Bio 201 F11 Lect 18 (True) v2r

Bio 201 F11 Lect 18 (True) v2r -...

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Biology in the News [see folder on BB] it had long been thought that humans, having high longevity rela:ve to other primates, age less quickly than other animals new research on primates seems to be overturning this idea most mammals, unlike humans, do not live long past their reproduc:ve years data from primates was lacking un:l recently data from 7 primate species± capuchin monkeys (Costa Rica), muriqui monkeys (Brazil), baboons, (Kenya), blue monkeys (Kenya), chimpanzees (Tanzania), gorillas (Rwanda), and sifaka lemurs (Madagascar) from almost 3000 individuals found that human aging rates are in the middle of the primate range also, it was found in these other primates, like in humans, that males die sooner than females ("mortality gap") species with less male‐male aggression have smaller mortality gaps between the sexes stresses of male‐male compe::on appears to be the best general explana:on for the mortality gap maximum lifespan, which humans can change through medical interven:on, is a separate ques:on warran:ng further research h²p±//www.nsf.gov/news/news_summ.jsp? cntn_id=118917&WT.mc_id=USNSF_51&WT.mc_ev=click h²p±//www.sciencemag.org/content/331/6022/1325/ F1.large.jpg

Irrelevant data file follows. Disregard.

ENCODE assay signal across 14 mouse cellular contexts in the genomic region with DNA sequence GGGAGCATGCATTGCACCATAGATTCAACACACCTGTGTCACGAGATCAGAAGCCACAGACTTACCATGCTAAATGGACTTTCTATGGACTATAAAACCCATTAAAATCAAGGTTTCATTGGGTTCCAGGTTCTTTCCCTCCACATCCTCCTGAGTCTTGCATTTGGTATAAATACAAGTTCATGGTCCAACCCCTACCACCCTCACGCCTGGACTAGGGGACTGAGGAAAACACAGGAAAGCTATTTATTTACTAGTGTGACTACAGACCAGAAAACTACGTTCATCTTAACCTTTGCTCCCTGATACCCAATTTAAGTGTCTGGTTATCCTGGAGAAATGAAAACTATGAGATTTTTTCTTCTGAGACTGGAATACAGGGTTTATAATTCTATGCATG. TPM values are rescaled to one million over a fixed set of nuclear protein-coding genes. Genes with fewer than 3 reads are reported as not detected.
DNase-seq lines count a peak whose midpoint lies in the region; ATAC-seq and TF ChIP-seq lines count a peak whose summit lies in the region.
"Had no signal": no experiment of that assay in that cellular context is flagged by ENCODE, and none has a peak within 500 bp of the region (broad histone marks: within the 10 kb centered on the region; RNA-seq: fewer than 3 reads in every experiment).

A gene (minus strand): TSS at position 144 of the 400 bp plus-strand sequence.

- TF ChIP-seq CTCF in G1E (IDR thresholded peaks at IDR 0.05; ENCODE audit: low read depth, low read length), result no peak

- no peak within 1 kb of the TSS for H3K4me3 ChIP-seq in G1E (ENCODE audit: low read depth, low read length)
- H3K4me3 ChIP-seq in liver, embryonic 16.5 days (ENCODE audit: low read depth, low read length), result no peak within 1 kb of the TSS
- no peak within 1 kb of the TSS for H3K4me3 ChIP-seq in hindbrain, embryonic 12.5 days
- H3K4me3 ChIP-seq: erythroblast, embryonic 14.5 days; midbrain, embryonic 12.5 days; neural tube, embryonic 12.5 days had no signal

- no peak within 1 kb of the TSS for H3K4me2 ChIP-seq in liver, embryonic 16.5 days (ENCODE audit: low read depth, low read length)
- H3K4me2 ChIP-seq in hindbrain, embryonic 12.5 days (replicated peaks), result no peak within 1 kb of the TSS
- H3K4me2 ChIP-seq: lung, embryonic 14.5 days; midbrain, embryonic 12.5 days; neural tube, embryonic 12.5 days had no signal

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Insect development some have direct development some indirect many different varieties This is considered a form of direct development (almost completely direct development except for the wings, which develop late and appear following the final molt) [an example of an ‘exopterygote’ – wings developing outside the body]
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Holometabolus - complete metamorphosis
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Insects: success on land Insect exoskeleton, tracheal system, Malpighian tubules (concentrate wastes to preserve water) are all key adapta±ons for a terrestrial lifestyle Associa±ons with plants were the catalysts
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This note was uploaded on 12/16/2011 for the course BIO 201 taught by Professor True during the Fall '08 term at SUNY Stony Brook.

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Bio 201 F11 Lect 18 (True) v2r -...

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